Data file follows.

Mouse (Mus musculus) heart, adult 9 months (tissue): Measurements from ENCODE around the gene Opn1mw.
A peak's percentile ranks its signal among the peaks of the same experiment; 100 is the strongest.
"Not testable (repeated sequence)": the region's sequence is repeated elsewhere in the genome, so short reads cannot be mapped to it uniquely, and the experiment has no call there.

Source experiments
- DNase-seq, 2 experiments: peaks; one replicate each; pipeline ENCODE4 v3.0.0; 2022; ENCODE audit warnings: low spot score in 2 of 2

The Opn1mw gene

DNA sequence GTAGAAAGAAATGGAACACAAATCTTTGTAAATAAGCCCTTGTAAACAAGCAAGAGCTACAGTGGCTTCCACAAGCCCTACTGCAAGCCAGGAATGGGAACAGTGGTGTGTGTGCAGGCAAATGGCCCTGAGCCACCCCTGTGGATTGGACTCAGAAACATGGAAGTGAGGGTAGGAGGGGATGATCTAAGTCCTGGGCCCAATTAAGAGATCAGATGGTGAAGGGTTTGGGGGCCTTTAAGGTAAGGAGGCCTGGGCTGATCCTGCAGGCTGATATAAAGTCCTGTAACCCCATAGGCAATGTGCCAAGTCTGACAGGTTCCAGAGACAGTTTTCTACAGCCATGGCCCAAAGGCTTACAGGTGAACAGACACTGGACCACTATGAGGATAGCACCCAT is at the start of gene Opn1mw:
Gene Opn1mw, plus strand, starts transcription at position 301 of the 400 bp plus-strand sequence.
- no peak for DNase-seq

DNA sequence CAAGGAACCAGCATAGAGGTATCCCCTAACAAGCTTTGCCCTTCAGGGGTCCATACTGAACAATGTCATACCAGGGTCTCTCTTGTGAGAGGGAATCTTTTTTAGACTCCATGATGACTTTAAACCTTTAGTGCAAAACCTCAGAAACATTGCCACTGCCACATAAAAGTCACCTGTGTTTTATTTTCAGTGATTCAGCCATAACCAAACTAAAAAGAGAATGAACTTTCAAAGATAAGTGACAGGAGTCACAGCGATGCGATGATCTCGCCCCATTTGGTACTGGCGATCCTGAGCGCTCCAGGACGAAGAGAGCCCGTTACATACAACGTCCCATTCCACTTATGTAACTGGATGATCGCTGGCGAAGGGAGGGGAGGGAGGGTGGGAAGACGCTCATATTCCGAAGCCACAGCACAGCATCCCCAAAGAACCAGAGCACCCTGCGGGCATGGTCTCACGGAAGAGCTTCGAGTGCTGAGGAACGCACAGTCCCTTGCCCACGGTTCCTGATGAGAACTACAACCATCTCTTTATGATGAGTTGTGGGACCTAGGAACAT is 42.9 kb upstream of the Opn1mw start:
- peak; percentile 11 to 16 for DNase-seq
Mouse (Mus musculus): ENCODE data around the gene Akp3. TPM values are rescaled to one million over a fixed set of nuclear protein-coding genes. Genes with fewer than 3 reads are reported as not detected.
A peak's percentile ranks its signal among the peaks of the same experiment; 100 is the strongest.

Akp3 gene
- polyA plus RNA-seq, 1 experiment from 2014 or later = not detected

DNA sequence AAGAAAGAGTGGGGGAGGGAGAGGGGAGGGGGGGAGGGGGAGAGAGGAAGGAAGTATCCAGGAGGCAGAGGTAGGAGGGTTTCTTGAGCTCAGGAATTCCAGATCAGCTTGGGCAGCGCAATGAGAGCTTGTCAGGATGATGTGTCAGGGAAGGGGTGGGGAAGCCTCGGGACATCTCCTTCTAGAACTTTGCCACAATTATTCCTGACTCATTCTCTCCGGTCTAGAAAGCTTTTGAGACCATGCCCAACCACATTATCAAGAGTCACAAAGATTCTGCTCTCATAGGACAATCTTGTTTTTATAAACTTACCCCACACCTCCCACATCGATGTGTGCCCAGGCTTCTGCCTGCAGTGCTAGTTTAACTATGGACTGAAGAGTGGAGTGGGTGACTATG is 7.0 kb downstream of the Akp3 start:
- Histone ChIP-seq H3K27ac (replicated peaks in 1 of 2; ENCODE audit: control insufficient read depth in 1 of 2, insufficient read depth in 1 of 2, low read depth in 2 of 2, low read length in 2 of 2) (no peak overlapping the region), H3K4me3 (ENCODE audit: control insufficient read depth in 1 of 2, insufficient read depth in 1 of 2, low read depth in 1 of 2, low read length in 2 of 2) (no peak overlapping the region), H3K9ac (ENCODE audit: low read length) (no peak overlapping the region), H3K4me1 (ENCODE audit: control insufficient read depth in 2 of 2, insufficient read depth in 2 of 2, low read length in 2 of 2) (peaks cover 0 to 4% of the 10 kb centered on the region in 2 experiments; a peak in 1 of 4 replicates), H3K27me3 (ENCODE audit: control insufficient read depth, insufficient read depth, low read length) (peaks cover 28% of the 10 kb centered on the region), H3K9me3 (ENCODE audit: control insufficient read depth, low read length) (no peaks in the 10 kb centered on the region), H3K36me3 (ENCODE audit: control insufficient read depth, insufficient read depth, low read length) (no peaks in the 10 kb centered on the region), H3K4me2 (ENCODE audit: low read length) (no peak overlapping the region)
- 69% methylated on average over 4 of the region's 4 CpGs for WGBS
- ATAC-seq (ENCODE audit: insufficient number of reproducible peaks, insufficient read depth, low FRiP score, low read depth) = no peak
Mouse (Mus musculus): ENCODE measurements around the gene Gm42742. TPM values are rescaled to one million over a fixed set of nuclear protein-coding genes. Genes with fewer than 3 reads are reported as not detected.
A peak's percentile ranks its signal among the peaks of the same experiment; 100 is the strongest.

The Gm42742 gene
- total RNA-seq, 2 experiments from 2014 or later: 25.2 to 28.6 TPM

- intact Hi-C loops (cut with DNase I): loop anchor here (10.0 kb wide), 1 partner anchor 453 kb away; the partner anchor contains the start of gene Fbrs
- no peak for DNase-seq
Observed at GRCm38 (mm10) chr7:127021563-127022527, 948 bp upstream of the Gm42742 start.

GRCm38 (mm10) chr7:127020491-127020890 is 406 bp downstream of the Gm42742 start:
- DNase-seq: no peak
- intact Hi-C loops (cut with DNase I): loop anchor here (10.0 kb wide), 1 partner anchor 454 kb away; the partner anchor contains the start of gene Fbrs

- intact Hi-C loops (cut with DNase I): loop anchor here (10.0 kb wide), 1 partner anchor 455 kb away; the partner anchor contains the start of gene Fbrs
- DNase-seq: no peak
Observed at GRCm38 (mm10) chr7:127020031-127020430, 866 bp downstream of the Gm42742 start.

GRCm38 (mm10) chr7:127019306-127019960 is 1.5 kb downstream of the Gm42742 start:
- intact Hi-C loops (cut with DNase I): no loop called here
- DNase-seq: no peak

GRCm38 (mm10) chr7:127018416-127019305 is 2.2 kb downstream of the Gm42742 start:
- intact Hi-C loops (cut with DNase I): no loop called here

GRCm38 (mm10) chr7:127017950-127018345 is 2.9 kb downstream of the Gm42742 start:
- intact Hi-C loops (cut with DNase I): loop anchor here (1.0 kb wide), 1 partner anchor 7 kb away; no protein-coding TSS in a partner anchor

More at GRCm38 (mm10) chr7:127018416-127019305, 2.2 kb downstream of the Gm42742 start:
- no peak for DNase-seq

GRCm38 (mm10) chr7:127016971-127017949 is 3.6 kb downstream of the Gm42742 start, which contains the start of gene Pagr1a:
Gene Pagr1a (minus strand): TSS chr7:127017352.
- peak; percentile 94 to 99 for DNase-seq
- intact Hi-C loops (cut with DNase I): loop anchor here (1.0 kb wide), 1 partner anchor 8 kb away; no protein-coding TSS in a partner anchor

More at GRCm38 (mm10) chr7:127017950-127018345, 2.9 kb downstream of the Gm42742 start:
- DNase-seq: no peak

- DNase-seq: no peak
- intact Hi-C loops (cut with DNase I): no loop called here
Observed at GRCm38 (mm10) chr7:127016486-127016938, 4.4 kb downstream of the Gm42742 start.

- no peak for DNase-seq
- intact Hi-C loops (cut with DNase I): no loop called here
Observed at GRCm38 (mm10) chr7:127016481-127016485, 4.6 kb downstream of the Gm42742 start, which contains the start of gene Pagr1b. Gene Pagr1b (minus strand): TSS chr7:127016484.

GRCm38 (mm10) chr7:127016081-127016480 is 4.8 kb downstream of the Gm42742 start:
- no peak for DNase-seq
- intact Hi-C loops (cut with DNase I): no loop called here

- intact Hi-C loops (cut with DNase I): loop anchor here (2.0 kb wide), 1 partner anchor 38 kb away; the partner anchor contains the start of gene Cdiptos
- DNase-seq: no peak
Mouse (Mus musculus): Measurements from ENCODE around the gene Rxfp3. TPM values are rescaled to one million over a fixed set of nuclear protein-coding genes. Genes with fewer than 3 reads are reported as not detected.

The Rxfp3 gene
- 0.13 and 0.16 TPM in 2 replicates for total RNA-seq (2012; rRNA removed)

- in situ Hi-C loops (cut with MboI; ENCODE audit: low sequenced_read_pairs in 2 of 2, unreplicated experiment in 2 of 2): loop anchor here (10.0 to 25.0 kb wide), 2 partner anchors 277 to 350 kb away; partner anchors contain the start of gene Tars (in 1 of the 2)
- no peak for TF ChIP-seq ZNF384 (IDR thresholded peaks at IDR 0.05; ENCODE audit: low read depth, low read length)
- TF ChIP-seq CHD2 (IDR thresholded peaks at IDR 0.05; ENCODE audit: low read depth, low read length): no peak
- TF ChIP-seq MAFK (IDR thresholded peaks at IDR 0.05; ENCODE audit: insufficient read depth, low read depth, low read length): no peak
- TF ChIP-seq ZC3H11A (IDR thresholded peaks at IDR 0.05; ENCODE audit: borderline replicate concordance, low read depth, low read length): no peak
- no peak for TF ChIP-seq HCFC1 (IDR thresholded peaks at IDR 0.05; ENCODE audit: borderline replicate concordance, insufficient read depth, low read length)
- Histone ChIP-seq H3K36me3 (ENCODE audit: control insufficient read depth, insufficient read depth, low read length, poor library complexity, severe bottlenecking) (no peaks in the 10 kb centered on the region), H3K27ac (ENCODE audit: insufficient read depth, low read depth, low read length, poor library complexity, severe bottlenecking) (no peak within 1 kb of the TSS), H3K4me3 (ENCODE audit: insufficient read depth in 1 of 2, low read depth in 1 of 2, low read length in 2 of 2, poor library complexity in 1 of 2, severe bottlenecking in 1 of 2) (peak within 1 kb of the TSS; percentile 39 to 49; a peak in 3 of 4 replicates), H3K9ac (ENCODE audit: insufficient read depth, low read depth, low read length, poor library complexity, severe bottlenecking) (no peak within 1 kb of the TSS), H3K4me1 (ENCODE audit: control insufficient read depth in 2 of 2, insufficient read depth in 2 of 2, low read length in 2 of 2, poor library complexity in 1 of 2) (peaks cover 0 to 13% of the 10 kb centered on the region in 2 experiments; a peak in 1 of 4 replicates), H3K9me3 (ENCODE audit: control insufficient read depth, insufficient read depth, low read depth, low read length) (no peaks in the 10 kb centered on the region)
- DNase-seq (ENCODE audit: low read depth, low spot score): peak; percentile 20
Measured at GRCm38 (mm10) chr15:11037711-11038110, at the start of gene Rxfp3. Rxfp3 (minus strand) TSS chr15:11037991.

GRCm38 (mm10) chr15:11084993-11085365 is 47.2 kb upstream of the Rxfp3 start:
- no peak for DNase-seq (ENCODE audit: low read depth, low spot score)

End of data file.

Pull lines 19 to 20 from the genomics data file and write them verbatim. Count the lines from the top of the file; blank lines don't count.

- ATAC-seq (ENCODE audit: insufficient number of reproducible peaks, insufficient read depth, low FRiP score, low read depth) = no peak
Mouse (Mus musculus): ENCODE measurements around the gene Gm42742. TPM values are rescaled to one million over a fixed set of nuclear protein-coding genes. Genes with fewer than 3 reads are reported as not detected.